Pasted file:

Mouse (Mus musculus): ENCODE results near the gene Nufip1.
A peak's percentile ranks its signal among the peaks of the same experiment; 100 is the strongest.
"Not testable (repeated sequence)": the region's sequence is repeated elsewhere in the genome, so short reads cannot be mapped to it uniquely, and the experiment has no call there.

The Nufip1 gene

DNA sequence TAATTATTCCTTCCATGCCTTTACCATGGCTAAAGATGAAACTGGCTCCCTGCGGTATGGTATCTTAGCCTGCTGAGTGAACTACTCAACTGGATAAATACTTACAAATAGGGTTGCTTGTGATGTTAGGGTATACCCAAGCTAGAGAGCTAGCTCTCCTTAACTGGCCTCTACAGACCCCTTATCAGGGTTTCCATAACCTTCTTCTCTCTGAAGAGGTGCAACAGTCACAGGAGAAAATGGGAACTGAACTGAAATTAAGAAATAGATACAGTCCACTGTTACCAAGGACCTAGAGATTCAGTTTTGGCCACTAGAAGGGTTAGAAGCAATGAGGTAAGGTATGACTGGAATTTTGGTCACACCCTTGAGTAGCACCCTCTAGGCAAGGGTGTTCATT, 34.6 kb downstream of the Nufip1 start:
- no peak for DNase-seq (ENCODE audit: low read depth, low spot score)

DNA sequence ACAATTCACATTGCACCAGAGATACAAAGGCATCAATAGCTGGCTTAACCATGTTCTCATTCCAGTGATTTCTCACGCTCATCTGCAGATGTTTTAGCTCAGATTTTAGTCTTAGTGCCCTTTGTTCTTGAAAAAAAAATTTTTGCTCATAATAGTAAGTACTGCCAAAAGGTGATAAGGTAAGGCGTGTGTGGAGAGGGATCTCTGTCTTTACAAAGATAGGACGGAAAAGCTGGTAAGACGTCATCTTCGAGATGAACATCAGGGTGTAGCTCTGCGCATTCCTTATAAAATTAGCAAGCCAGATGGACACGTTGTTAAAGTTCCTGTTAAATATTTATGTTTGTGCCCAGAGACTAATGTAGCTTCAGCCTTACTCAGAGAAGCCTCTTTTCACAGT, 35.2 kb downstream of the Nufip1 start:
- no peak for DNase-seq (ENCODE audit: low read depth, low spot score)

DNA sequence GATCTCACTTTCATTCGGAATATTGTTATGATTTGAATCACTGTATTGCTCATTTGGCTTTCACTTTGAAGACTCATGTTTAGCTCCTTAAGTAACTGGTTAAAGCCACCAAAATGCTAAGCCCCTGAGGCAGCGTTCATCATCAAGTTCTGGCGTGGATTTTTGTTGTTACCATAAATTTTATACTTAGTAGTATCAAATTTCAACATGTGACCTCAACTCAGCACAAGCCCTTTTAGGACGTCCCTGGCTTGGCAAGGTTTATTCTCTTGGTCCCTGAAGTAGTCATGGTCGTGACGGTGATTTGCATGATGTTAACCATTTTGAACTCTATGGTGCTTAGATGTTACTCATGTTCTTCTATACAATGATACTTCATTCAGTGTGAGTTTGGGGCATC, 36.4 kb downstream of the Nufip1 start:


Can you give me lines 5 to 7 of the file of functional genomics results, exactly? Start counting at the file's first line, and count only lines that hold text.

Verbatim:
DNA sequence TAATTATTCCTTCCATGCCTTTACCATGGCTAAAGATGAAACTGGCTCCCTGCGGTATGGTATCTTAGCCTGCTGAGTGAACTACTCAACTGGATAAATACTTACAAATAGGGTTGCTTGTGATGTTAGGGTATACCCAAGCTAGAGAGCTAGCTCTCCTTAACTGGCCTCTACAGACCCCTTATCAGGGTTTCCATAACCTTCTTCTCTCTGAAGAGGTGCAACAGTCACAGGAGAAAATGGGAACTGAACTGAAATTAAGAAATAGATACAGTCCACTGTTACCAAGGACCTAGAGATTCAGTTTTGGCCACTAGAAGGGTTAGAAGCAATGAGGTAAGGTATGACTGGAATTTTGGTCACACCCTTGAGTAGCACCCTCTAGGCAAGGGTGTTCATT, 34.6 kb downstream of the Nufip1 start:
- no peak for DNase-seq (ENCODE audit: low read depth, low spot score)

DNA sequence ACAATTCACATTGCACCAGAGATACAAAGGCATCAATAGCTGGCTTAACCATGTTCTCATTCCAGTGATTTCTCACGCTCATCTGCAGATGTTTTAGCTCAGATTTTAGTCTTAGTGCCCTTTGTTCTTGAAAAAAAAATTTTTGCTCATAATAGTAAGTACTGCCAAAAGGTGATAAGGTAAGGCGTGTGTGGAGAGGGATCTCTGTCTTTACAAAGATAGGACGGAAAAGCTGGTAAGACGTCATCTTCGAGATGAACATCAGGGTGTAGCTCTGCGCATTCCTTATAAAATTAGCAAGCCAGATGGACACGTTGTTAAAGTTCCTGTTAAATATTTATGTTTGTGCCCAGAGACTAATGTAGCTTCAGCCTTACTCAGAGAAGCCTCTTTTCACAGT, 35.2 kb downstream of the Nufip1 start: